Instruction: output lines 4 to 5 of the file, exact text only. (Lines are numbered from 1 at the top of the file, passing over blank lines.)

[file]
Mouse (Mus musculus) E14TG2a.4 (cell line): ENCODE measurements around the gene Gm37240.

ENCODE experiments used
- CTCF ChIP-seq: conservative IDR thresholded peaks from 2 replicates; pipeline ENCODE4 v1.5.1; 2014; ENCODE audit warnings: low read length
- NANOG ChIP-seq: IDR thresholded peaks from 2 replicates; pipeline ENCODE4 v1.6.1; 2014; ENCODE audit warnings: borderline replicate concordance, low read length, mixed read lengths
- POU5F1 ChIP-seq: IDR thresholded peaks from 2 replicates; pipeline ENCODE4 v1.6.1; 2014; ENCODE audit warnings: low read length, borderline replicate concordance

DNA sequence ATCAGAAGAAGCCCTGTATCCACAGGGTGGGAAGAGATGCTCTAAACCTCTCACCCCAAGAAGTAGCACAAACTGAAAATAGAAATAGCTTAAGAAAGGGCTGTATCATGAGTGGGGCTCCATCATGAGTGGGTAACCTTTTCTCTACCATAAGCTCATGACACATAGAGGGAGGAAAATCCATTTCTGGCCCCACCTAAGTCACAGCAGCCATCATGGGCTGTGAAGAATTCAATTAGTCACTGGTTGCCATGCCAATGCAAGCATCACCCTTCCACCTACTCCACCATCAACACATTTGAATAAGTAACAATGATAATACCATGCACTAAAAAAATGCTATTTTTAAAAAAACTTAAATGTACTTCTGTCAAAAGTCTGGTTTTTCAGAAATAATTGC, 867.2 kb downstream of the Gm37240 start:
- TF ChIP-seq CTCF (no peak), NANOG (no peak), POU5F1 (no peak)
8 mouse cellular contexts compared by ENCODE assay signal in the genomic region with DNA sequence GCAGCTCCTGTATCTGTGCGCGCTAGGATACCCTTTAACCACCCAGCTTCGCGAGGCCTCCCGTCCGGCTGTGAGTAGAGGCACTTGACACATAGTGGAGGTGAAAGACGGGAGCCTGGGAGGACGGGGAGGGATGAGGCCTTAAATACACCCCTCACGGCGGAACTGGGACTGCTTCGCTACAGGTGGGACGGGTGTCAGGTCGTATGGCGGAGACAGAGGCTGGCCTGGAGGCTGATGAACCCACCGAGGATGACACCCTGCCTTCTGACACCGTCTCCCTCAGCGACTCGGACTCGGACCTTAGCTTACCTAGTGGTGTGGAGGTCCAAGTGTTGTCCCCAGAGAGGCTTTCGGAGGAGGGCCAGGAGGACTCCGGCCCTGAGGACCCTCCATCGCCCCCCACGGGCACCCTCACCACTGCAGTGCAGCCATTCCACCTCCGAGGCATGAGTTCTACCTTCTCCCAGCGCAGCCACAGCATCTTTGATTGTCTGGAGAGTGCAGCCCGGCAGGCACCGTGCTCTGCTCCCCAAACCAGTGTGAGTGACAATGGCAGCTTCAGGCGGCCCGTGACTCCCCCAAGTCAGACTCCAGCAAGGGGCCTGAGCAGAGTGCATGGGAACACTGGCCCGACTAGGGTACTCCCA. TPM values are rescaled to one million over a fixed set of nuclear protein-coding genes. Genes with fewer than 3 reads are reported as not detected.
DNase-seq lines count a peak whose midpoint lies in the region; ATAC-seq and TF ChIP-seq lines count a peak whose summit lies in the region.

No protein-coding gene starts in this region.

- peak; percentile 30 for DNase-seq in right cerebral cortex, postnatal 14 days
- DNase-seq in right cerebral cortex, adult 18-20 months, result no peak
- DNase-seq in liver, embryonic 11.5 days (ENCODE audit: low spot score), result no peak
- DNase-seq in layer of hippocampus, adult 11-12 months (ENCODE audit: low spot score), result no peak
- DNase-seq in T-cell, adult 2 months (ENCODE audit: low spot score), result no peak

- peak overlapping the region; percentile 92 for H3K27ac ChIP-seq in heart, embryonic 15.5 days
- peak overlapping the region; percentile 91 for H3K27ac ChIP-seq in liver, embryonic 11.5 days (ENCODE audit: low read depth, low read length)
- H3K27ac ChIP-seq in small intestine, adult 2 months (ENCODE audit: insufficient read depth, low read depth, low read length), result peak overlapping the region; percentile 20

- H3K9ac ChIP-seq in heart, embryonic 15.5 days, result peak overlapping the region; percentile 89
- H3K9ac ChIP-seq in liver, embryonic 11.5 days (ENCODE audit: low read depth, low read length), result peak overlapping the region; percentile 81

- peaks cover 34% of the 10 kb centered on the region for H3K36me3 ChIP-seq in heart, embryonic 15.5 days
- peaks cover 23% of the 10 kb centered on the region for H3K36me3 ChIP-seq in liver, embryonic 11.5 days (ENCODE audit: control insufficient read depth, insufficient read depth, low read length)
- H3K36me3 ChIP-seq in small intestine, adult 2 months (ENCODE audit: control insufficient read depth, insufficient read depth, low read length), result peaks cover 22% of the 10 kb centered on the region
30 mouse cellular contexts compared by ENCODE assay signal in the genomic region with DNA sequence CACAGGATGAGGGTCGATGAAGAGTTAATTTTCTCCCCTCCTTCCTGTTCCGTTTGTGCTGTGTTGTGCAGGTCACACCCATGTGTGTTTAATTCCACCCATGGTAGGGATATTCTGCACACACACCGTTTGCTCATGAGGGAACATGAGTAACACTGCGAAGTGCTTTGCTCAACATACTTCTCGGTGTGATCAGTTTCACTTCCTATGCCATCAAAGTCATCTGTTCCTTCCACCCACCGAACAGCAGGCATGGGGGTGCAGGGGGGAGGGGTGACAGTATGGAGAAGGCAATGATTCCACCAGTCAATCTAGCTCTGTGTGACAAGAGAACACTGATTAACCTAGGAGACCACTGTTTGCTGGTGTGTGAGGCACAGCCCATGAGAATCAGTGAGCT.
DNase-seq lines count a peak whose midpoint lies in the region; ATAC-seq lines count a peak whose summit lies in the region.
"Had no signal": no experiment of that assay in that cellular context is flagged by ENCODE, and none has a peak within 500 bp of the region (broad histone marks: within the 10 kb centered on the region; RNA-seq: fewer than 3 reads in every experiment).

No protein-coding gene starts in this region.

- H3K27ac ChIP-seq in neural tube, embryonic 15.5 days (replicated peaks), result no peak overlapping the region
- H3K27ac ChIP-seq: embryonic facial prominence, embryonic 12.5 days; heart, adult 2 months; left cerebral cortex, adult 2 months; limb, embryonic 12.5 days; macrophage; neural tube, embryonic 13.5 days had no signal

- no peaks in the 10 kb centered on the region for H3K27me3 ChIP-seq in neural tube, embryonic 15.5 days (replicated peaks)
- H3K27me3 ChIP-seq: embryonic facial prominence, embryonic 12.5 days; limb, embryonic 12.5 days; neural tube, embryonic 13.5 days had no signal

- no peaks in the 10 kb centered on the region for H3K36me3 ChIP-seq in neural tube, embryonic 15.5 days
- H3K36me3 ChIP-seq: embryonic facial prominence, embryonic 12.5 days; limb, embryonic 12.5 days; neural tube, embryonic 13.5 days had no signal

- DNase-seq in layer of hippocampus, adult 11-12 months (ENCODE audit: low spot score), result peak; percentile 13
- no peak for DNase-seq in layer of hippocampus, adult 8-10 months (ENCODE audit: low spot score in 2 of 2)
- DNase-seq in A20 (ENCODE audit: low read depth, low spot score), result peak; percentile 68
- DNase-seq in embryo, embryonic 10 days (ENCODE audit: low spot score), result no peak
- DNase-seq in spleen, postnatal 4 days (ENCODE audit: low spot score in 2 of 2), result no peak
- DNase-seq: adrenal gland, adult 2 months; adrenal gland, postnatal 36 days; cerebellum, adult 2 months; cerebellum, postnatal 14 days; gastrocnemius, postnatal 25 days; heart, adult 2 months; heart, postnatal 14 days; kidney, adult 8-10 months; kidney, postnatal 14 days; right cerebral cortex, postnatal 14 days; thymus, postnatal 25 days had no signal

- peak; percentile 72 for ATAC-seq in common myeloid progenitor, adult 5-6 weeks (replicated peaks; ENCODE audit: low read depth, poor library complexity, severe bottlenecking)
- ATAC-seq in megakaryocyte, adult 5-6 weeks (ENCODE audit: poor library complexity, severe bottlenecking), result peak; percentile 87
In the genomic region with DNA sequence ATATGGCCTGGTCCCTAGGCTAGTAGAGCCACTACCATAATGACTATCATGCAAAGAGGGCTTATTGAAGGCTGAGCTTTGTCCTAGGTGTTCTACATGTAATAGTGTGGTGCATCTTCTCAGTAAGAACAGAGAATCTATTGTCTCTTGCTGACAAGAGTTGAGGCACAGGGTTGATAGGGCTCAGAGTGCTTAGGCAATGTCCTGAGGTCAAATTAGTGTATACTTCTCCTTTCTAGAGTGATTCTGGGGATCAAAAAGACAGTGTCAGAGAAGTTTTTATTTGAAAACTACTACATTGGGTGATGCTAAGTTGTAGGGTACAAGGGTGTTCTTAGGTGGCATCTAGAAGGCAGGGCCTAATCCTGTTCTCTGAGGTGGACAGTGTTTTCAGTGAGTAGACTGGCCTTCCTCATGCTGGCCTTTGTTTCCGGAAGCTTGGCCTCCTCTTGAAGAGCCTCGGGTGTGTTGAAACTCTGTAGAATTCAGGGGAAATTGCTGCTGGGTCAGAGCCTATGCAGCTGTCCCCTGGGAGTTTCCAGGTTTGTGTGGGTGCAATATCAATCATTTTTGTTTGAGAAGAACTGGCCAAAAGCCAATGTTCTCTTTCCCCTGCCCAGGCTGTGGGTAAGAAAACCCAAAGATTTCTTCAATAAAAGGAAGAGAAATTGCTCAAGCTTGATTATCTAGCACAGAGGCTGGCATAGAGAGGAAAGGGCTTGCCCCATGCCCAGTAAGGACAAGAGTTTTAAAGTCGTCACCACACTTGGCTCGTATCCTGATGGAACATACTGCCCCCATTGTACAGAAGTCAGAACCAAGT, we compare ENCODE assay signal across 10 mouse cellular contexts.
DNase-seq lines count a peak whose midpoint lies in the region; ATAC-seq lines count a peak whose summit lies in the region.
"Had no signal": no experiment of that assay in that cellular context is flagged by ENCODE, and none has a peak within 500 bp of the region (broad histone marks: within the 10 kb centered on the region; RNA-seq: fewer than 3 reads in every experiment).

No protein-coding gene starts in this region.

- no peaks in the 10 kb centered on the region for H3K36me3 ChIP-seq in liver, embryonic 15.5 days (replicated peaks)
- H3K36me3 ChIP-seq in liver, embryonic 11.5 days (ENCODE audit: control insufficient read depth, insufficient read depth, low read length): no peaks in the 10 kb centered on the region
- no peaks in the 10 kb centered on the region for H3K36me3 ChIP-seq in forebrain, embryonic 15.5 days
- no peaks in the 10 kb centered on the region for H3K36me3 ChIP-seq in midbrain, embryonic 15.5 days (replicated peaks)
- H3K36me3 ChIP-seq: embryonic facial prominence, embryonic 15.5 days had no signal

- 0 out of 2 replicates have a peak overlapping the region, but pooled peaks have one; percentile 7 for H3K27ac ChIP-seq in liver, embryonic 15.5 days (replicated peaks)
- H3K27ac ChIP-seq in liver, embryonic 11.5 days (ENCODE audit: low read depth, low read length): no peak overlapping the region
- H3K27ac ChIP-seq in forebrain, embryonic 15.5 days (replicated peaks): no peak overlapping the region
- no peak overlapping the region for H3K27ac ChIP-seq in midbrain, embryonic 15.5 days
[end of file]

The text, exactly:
- NANOG ChIP-seq: IDR thresholded peaks from 2 replicates; pipeline ENCODE4 v1.6.1; 2014; ENCODE audit warnings: borderline replicate concordance, low read length, mixed read lengths
- POU5F1 ChIP-seq: IDR thresholded peaks from 2 replicates; pipeline ENCODE4 v1.6.1; 2014; ENCODE audit warnings: low read length, borderline replicate concordance